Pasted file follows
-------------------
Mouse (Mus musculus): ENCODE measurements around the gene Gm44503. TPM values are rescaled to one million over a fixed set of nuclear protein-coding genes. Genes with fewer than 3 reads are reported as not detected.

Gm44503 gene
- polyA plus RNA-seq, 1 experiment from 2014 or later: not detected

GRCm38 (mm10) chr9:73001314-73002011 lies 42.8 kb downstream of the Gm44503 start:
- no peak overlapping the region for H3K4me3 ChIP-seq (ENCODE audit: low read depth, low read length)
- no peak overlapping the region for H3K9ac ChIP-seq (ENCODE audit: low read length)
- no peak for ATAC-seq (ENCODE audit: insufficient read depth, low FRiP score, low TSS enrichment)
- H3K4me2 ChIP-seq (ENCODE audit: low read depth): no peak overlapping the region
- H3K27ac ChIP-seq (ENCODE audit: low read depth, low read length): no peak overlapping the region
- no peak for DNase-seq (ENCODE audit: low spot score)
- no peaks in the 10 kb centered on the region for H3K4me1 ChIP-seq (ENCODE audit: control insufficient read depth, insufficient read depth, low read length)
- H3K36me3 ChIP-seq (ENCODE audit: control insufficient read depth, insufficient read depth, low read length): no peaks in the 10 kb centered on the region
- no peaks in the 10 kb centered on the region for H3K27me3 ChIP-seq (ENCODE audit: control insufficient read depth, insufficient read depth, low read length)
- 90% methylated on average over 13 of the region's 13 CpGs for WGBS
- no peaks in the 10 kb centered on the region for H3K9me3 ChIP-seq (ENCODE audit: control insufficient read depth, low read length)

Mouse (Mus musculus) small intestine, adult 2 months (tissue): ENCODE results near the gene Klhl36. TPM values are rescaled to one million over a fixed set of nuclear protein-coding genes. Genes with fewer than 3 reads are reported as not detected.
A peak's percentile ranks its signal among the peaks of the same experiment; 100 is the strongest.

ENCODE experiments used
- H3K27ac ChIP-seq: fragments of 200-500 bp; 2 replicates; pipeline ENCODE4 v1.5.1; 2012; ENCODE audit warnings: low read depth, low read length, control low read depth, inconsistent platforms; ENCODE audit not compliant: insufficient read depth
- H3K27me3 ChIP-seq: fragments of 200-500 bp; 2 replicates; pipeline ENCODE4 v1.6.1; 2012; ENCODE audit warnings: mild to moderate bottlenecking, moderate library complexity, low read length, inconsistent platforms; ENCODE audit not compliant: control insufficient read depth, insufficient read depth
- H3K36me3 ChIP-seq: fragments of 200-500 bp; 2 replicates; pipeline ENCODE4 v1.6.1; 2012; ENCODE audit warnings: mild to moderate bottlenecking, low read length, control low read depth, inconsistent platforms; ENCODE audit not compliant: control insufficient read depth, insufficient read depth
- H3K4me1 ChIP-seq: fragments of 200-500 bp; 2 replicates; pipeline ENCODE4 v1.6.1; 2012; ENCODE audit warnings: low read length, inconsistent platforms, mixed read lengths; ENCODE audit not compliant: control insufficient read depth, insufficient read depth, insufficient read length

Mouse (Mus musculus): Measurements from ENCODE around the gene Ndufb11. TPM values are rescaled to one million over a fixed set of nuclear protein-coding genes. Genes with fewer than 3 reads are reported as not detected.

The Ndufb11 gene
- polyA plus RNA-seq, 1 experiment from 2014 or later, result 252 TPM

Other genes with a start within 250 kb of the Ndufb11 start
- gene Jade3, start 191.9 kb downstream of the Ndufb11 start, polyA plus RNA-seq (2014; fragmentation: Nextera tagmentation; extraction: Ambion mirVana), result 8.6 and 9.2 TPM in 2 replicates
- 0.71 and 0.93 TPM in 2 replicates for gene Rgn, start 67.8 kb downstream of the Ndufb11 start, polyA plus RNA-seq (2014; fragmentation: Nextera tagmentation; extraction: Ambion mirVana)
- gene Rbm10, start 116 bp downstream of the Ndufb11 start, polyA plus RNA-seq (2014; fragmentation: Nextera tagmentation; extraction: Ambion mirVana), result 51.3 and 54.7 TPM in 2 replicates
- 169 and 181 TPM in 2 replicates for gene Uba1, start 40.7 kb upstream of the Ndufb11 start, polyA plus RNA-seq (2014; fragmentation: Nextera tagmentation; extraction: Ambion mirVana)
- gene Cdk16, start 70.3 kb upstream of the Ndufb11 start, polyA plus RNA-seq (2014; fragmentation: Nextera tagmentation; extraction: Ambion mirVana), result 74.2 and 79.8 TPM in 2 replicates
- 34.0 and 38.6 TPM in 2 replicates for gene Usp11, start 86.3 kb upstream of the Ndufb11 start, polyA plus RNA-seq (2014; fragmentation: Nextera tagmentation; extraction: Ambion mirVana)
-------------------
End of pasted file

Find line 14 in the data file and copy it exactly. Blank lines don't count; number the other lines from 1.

- 90% methylated on average over 13 of the region's 13 CpGs for WGBS